Racial Profiling on the African-American Community in the United States
Research Assignment

Professor Hebert Johnson
CUNY John Jay College

Did you ever think about how racial profiling has a huge effect on the African-American community and why? The meaning of racial profiling is the use of an individual’s race or ethnicity by law enforcement personnel as a key factor in deciding whether to engage in enforcement (e.g. stop and search or arrest). The practice is controversial and is illegal in many jurisdictions. It should not be confused with offender profiling, which is an investigative tool. For example, in New York City the NYPD use Stop & Frisk policy this is a type of racial profiling. The NYPD in their Stop & Frisk policy they mainly target Latino and African American Males. There are many different types of racial profiling activities that law enforcement use to target these individuals. Since the beginning of slavery African Americans have suffered all throughout the history of the United States even in today’s society. The main reason in advocating racial profiling in the background of criminal study can enlarge the possibility of arresting criminals. Paul Bou-Habib stated, “If the rate at which members of a specific racial group commits a crime is higher than that of other criminals will be caught if the police concentrate their efforts on investigating members of the racial group in question?” (2011, p.34). It is injustice, when law enforcements and the media have a racist attitude towards blacks which makes society label black people as dangerous individuals. For example, my friend and me were in McDonald’s in the parking lot and he was exhausted of driving so he wanted to switch seats with me so I can drive. While leaving the parking lot, the officer had pulled us over because he seen a black guy get out of his car and thought something seemed suspicious. The officer implied that my friend was up to no good because it has been told in society that black men are up to no good. The term “driving while black has been used to describe the practice of law enforcement officials to stop African-American drivers without probable cause” (Weatherspoon, 2004).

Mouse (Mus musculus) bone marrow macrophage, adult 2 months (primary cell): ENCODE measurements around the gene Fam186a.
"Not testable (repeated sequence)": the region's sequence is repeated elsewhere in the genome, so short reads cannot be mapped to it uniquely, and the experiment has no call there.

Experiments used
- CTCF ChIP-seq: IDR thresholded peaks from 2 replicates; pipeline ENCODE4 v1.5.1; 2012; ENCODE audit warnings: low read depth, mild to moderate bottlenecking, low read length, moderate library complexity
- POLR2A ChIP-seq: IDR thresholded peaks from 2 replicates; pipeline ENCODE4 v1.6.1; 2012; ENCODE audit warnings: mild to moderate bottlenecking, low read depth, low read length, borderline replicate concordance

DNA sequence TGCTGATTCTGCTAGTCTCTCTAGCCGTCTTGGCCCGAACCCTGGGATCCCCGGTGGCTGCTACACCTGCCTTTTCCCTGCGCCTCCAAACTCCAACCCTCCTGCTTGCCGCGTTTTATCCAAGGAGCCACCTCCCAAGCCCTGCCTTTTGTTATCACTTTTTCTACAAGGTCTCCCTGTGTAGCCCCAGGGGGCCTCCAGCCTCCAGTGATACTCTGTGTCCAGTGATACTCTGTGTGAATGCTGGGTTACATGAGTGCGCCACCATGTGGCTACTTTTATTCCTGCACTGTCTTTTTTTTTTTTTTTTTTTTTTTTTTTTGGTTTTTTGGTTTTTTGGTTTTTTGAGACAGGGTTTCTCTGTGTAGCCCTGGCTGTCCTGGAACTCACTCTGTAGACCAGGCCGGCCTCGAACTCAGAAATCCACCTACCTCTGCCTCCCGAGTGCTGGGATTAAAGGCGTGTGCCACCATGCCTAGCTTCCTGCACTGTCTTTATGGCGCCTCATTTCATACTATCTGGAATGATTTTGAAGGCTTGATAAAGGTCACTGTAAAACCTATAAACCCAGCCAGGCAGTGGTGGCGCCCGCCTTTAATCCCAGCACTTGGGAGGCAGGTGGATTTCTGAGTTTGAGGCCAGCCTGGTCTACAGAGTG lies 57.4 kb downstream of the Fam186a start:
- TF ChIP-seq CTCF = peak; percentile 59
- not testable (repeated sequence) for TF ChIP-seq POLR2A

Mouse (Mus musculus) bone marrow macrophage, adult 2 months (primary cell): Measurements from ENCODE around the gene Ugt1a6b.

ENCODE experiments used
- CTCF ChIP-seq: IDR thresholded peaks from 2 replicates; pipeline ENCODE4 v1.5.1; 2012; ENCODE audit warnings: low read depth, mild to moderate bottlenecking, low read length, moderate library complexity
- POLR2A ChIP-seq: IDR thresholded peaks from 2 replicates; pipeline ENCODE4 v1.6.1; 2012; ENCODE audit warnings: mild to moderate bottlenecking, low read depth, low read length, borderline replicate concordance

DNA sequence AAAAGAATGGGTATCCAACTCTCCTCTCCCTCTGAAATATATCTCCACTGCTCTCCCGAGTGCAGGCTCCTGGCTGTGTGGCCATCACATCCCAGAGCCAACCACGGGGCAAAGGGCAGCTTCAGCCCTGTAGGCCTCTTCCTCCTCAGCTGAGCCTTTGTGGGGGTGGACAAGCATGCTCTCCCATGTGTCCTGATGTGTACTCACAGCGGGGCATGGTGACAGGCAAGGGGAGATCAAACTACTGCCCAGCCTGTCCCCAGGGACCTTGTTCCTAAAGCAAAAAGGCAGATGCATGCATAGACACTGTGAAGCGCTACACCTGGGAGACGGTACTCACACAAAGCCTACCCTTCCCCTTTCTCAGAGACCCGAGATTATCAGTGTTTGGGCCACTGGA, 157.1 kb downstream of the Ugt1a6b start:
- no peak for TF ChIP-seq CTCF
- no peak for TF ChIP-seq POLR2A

Currently, Education has been a system of miss-education. I believe that children are pushed out of high school due to the treatment that they receive from the school faculty and staff. Dr. Carter G. Woodson published a book called “The Miss-Education of the Negro” in his book it explains how miss-education was a turning point in educating another black Negro scholar. In most public schools history books it ever mentions the existence or great scholars presented to black children. Therefore, many African-Americans have no idea about themselves other than television and through pictures portray by the media and what the law enforcement let’s society. Woodson stated, how “dooming the Negro to a brain-washed acceptance of the inferior role assigned to him by the dominant race, and absorbed by him through his schooling” (Woodson, 1933). The public schools are transforming into prison institution whereas the teachers are becoming the police officers. According to KAMR, a school in Texas called Canadian Independent School District came to conclusion to allow qualified teachers to carry guns in school. For example, Carasanie High School in Brooklyn, NewYork used to be a high-standard public school thirty years ago because of the white community, now since the African-Amercain dominated that coummunity the same public high school looks like a prison because of the surrounding of that community where that public school is in. Again I would argue how the school system is transforming into a prison industry. In today’s society many public schools have been issued metal detectors, excessive cameras and clear book bags to verify that there is no weapons nor drugs inside them. According to Peter Gray, John Jay High and Anson Jones Middle School in San Antonio issued ID badges for all students to wear. The media reported that the “badges contain radio frequency chips, which allow school officials to monitor the kids’ movements anywhere in the school building or on school grounds” (Gray, 2012). Also in 2010, the Lower Merion School District in Pennsylvania started viewing students at their house and in school with spyware implanted into school-issued laptops.
Slavery has many similarities with the